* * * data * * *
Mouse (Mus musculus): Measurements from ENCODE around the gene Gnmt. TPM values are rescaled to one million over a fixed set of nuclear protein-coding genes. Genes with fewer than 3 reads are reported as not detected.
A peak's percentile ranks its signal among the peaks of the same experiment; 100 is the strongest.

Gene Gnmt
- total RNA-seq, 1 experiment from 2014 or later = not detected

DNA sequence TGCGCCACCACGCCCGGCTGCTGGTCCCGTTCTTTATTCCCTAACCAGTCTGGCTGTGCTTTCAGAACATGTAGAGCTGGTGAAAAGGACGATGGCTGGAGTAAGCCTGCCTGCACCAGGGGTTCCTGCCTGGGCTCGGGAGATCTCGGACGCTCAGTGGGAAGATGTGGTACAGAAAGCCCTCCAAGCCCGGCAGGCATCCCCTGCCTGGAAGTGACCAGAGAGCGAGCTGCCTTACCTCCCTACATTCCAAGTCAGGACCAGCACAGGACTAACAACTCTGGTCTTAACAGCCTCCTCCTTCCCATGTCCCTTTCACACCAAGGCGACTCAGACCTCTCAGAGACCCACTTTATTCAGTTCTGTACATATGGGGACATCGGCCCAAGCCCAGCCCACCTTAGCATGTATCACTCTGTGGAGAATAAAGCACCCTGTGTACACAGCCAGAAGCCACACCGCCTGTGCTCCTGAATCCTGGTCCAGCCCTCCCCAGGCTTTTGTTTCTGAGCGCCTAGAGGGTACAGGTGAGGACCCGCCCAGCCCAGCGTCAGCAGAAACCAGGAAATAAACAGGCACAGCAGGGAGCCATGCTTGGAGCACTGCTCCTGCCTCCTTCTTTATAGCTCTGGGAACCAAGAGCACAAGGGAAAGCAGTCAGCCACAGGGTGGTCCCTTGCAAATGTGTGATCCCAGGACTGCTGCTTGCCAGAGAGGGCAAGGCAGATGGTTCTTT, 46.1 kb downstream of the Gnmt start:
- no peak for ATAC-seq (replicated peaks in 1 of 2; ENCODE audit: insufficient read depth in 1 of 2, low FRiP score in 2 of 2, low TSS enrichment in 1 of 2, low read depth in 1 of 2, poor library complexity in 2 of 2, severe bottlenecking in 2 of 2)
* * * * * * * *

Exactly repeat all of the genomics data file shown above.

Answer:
Mouse (Mus musculus): Measurements from ENCODE around the gene Gnmt. TPM values are rescaled to one million over a fixed set of nuclear protein-coding genes. Genes with fewer than 3 reads are reported as not detected.
A peak's percentile ranks its signal among the peaks of the same experiment; 100 is the strongest.

Gene Gnmt
- total RNA-seq, 1 experiment from 2014 or later = not detected

DNA sequence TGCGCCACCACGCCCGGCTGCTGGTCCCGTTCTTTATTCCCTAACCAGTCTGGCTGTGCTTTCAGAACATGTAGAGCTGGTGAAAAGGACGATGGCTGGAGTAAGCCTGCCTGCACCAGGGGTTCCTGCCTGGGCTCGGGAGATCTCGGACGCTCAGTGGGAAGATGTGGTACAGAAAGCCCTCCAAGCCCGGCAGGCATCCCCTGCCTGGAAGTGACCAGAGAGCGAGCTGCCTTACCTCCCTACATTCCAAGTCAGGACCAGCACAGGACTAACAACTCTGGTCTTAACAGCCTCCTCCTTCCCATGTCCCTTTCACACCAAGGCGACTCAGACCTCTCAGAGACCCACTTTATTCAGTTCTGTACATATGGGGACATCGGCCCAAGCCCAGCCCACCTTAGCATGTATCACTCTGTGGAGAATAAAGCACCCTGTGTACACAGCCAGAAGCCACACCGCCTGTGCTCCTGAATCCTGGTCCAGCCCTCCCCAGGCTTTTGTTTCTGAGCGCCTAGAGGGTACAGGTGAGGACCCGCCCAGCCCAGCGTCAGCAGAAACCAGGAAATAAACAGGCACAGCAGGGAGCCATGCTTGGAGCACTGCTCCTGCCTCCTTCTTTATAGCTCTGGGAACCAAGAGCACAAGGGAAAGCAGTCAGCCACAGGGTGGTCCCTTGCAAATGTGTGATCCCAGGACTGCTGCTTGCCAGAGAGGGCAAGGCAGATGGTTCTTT, 46.1 kb downstream of the Gnmt start:
- no peak for ATAC-seq (replicated peaks in 1 of 2; ENCODE audit: insufficient read depth in 1 of 2, low FRiP score in 2 of 2, low TSS enrichment in 1 of 2, low read depth in 1 of 2, poor library complexity in 2 of 2, severe bottlenecking in 2 of 2)